7. Loco 6359 emerged from its rebuild as an O1 on 16/6/1945. The modelling 'window' I assume is 17 months as in 11/46 it received its later LNER number 3663. Although the full 'LNER' was restored to engines from January 1946 there are several examples of engines with the later number paired with tenders carrying just 'NE' so it is likely that this was carried out during a repaint at works during a general repair which in the case of 6359/3663 was not until 3/5/1947. Renumbering was probably done at shed as the whole scheme was completed during 1946. The first O1 (6595) was rebuilt as such in February 1944. All this from Yeadon register 24B and 'green book' 6B.
  8. I believe this was covered by JaymzHatstand in March 2019. Answer is yes it should be possible as tooling includes P3 (LNER d. 57) boiler and tall(er) chimney (though on many of the class the chimney height was reduced twice in LNER days according to the 'green book' vol.5). I would certainly be next to wainwright1 in the queue if it was ever released.
  9. Email from delivery company suggests 737 should be here sometime today.
  10. In case my wife rings when I'm in my local model shop, the manager there has created a special sound file to make it sound like I'm down the pub!
  11. I'm not sure if expressing a twinge of sympathy for manufactures is permitted within the RMweb rules (and in the case of a commission it is unclear where the blame lies between Dapol and Rails) but there is arguably a case that we as the informed buying public are also at fault. Many screen inches are taken up with people complaining about long lead times (I want it now!) and those who bemoan the lack of opportunity for constructive comment during the development process in the case of shorter lead times. In the case of the Wainwright D, the product was announced in October 2019. The livery artwork for the Southern olive version was displayed then (link provided by Graham Muz). Just under a year later the livery samples were revealed. Much reaction followed along the lines of 'urgh! I don't like that shade of green'. So the producers changed it to the shade we see on the production version which has since been well received. Perhaps if someone had pointed out the incorrect typeface for the tender numerals at the same time, this too could have been changed.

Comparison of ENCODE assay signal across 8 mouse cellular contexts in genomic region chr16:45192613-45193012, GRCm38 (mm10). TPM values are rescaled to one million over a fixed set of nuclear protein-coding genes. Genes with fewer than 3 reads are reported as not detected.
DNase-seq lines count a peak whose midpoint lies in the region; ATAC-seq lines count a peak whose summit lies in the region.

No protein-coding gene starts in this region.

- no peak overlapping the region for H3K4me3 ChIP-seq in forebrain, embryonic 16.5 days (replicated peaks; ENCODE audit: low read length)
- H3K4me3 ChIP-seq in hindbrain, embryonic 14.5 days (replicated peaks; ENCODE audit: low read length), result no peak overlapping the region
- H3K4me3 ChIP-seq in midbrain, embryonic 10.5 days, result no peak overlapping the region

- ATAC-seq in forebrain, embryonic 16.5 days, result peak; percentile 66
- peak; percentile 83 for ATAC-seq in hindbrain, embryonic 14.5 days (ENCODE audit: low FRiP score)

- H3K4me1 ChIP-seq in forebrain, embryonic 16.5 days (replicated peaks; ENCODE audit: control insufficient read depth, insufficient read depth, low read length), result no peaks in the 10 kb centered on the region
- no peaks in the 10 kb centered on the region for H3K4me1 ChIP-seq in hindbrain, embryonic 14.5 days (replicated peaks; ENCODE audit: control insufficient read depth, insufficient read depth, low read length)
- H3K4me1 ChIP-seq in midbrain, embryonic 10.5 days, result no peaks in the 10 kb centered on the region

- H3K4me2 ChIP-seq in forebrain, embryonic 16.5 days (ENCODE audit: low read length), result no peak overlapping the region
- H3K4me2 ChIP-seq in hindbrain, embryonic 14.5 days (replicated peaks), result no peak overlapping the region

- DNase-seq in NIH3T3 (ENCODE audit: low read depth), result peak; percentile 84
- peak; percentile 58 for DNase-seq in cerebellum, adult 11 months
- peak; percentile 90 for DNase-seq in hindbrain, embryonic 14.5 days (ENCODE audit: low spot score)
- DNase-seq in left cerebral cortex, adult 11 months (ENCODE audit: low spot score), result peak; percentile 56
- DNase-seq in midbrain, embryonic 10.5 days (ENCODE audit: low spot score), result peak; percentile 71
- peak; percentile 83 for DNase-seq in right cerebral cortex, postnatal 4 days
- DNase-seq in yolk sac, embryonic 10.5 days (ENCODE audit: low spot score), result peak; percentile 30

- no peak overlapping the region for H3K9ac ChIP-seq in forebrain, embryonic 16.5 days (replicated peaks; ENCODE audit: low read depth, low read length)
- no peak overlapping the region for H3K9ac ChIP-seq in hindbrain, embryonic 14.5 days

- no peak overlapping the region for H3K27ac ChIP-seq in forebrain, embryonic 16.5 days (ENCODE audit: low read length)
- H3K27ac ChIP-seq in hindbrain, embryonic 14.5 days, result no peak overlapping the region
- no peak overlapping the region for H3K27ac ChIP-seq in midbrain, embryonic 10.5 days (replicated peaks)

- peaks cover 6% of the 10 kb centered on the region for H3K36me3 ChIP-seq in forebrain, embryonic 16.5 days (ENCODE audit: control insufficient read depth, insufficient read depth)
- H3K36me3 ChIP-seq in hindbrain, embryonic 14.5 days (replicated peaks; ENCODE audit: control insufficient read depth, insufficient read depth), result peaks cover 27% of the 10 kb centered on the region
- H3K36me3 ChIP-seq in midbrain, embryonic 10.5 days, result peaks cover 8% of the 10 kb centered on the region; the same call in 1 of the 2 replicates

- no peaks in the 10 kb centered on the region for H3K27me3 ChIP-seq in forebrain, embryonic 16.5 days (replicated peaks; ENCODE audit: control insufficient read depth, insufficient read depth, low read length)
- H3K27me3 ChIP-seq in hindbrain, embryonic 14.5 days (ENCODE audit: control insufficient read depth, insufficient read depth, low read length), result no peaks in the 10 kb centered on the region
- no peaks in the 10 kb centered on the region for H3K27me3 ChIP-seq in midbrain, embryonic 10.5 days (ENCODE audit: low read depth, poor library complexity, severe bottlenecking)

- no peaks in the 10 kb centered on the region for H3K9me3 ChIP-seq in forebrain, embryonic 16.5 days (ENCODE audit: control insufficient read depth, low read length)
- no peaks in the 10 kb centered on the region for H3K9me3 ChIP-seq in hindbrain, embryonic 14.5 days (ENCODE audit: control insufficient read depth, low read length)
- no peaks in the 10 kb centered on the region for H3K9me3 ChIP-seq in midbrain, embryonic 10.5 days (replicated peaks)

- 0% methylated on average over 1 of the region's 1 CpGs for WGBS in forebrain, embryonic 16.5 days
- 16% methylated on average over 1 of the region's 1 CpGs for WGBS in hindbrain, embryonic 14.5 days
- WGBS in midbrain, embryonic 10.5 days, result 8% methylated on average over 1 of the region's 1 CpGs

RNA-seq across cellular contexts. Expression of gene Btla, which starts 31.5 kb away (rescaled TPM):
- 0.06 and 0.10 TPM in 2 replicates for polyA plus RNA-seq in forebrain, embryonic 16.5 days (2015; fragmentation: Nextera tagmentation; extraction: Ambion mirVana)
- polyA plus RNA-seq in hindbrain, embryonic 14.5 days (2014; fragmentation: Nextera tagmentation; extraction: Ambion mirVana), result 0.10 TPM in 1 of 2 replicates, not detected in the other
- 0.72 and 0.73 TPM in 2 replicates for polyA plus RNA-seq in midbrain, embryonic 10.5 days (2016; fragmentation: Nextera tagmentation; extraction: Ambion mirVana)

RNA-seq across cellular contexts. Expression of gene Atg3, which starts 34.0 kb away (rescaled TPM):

12. I too am 61 but ever the optimist! Following all the feedback from purchasers of the A2/2s, reporting poor build quality, missing parts, etc., Hornby may have decided to delay release until they run the whole batch through an additional QC check. It would be a pity if you had to send back a faulty one just as the grim reaper............
  13. Alas, on the section south of the Great Bitter Lake there is no alternative channel. In the grand scheme of things another two weeks (if that is what it is) is neither here nor there. Speculation now is that they may have to remove containers to re-float the vessel. Then presumably they get reloaded. I suspect there will be wider implications for the economy than a few models being late to the shops.
  14. Bishduram captures perfectly the position of the hopeless addict in (I suspect) many of us. The industry knows who we are and keeps us interested. Ever noticed how new items often slip from Q4 in one year to Q1 the next, just when the new products are announced. Before delivery of the A2/3 they announce a P2/2 thus ensuring our 'needs list' never gets shorter! I predict the latter will slip into Q1 2022, by which time we will see an announcement of.......K4? V4? B16? J6? who knows?
  15. I guess another consideration that put Hornby off an A2/1 is the 'what does an 'LNER' version look like?' question. This class underwent changes to smoke deflectors, numbers, tenders etc in their early years and not all followed the same progression. All were built with 6 wheel tenders (V2 heritage) and outshopped in black with 'NE' on the tender and 4 digit numbers between May 1944 and January 1945. The most extreme case appears to be 3697 which underwent 7 changes in appearance in 3 years! In 1946 it had the letters on the tender changed from 'NE' to 'LNER' on 2/3 and the number changed to 508 on 20/7. In 1947 it had the wing type deflectors replaced with conventional type on 17/1 and was named 'Duke of Rothsay'. In 1948 the number acquired an 'E' prefix on 6/2 before becoming 60508 on 26/5. On 24/9 the same year it was painted in 'LNER' green but with 'BRITISH RAILWAYS' in full on the tender. Finally on 15/6/49 it was painted in BR green at the same time as it had its tender changed to the 8 wheel type. Some sympathy with manufacturers trying to pick a winner.